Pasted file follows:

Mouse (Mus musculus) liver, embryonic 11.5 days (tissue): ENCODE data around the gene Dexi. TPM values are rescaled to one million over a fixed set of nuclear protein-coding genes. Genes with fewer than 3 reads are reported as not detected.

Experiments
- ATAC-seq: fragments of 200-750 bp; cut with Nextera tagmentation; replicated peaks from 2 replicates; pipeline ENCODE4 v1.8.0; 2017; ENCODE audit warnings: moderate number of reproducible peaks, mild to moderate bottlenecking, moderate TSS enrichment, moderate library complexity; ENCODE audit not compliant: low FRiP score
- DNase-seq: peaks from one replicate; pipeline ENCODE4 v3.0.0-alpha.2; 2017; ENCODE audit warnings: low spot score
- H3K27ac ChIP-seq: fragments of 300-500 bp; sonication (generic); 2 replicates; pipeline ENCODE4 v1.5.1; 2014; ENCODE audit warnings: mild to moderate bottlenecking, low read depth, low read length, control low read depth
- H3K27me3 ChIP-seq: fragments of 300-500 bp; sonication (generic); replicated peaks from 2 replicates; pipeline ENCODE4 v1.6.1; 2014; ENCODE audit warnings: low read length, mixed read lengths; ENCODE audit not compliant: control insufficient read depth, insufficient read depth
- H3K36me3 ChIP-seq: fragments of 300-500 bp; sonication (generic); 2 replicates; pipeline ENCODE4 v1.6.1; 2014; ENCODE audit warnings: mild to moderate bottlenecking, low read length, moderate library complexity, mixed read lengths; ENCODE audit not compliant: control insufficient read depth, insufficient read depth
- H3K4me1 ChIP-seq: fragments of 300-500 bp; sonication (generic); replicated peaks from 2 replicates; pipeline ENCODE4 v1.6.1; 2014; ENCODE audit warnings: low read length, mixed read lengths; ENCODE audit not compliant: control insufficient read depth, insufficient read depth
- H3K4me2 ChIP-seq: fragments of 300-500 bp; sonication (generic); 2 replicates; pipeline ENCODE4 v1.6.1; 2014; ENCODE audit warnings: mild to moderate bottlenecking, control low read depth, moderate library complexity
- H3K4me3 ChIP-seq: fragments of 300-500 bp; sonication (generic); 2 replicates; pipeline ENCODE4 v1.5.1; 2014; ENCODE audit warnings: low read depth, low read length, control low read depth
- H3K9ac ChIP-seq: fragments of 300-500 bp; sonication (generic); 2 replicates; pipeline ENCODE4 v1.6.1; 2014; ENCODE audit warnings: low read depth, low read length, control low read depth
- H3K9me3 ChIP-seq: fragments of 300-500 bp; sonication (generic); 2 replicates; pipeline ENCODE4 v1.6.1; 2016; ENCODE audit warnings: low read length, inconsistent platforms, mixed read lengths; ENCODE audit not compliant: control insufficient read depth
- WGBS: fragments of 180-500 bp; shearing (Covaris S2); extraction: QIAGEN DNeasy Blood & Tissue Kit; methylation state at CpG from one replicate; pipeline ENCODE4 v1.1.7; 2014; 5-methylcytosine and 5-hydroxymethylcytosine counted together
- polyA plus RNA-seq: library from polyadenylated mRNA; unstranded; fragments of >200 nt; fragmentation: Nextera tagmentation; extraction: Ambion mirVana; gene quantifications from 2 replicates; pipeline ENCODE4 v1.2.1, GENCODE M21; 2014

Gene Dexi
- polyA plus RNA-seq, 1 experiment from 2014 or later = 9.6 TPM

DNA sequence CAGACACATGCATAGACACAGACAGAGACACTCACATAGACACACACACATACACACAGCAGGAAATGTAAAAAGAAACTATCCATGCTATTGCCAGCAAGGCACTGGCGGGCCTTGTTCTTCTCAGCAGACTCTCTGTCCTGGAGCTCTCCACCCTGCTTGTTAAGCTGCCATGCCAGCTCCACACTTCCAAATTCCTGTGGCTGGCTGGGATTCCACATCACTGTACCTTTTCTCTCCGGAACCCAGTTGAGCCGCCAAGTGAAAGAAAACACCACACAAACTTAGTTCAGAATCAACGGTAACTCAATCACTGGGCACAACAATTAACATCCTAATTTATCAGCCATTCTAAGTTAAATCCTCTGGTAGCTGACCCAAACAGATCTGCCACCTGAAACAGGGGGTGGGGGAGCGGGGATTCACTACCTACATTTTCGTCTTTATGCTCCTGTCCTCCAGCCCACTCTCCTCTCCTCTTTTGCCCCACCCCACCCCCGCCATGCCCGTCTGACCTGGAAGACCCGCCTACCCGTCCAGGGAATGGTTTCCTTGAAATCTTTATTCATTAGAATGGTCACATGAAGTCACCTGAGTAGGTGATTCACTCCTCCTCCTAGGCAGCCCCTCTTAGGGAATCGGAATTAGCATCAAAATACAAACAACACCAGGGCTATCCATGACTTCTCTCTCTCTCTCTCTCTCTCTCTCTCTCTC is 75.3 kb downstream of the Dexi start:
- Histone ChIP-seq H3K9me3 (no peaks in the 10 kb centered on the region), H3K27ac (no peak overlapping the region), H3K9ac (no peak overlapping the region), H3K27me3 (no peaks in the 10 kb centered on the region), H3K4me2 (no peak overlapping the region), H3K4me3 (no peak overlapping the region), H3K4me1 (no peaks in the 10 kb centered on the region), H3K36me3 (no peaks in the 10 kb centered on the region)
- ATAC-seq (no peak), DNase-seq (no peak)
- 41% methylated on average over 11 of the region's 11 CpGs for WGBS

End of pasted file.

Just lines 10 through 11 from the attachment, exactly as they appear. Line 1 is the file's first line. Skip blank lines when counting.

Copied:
- H3K4me3 ChIP-seq: fragments of 300-500 bp; sonication (generic); 2 replicates; pipeline ENCODE4 v1.5.1; 2014; ENCODE audit warnings: low read depth, low read length, control low read depth
- H3K9ac ChIP-seq: fragments of 300-500 bp; sonication (generic); 2 replicates; pipeline ENCODE4 v1.6.1; 2014; ENCODE audit warnings: low read depth, low read length, control low read depth